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TPS & Proving Work Authorization


Last updated FEBRUARY 2010

What Workers Should Know About Temporary Protected Status & Proving Work Authorization

What is temporary protected status?

Temporary protected status (TPS) is an immigration status that allows people from certain foreign countries to remain in the United States for a limited period of time. TPS is granted to people from countries where conditions are so unsafe or difficult that it might be dangerous for them to return.

What are the benefits of having TPS?

If you have been granted TPS, during the period of TPS validity:

  • You may not be deported or removed from the U.S., unless you do something that invalidates your TPS.

  • You are authorized to work and can obtain an employment authorization document (work permit).

  • You are permitted to travel outside of the U.S. if you get advance permission from U.S. Citizenship and Immigration Services (CIS).

Can my TPS status and work permit be extended?

  • The government may extend TPS for additional periods of time.

  • TPS extensions sometimes also include automatic extensions of work authorization for people who have been granted TPS.

  • Notices about TPS extensions and automatic extensions of work authorization are published by CIS in a government publication called the Federal Register.

  • If CIS announces that your home country has been “redesignated” for TPS and that people from your country with TPS have had their work authorization automatically extended, you are still authorized to work even if your work permit has expired.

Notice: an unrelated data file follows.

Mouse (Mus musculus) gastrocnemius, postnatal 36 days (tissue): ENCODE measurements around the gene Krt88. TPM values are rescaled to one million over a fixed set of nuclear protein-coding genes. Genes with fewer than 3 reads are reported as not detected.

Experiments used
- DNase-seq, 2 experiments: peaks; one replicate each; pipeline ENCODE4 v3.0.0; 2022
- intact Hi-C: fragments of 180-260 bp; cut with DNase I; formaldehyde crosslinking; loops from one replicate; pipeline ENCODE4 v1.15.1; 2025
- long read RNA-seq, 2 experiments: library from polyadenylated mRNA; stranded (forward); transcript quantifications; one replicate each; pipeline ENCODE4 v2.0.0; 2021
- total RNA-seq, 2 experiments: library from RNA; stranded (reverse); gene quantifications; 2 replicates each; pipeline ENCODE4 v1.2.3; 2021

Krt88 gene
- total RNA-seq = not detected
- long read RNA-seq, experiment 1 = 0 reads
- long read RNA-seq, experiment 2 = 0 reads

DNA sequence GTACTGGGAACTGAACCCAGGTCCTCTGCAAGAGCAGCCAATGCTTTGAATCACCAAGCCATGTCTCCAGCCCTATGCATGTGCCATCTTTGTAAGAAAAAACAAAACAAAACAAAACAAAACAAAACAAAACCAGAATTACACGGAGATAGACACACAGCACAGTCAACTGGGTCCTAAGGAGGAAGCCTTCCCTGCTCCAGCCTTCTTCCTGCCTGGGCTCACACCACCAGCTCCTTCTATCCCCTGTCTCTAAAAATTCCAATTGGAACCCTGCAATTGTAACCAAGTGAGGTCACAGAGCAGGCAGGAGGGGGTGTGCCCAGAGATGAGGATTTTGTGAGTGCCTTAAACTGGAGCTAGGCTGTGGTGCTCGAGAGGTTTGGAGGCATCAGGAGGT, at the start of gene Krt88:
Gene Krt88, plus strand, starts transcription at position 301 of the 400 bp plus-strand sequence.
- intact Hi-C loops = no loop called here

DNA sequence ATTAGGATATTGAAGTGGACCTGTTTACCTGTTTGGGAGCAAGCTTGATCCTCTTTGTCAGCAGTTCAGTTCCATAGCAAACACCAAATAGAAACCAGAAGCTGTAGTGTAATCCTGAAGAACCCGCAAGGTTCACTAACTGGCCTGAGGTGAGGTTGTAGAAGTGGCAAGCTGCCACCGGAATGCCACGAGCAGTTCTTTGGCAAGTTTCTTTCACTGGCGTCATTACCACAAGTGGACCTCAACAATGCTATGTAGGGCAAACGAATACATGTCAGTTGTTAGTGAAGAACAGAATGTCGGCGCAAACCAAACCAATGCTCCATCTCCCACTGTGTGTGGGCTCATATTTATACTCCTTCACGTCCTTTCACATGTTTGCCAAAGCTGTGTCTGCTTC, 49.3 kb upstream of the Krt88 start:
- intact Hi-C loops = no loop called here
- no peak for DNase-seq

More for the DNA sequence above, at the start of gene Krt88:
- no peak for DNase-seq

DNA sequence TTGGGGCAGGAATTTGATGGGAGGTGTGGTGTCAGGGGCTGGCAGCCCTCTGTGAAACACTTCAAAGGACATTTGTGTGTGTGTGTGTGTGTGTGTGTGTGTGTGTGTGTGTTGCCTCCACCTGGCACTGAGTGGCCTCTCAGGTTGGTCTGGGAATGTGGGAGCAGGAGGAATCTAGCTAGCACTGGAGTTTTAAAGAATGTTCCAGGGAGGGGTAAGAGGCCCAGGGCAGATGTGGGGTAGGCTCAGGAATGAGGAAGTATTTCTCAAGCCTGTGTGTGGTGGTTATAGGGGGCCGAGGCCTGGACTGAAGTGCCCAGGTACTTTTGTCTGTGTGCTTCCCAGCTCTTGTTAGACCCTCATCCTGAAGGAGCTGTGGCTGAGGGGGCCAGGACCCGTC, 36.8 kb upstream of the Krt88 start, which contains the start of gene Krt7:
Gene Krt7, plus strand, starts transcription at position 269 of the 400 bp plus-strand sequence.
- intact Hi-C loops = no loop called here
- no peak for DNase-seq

• You should reregister for TPS and renew your work authorization within the time allowed in the Federal Register notice.  You need to reregister for TPS even if your work authorization is automatically extended. If you do not reregister, you will lose TPS.

If my work permit has expired, but my TPS work authorization has been extended, what documents may I show my employer to prove that I am still authorized to work?

To prove that you are authorized to work,

  • You should provide your employer with (1) a copy of the Federal Register notice (which you can get from the OSC website — see below) that extends TPS and work authorization, and (2) your expired work permit.

  • You can also give the employer a letter that explains the TPS extension and the Federal Register notice.

  • A sample letter is available (PDF).

  • If you are represented by a union, you should contact your union representative immediately. Your union could send your employer a letter like the sample letter discussed above.

What if my employer won’t accept my expired work permit with the copy of the Federal Register notice as evidence of my authorization to work?

  • If you have reregistered for TPS but your employer refuses to accept your expired work permit and a copy of the Federal Register notice as evidence that you are authorized to work, contact a local immigrant rights advocate, or contact the U.S. Department of Justice’s Office of Special Counsel for Immigration-Related Unfair Employment Practices (OSC) at 1-800-255-7688 or 1-800-237-2515 (TDD). For more information, visit the OSC’s website at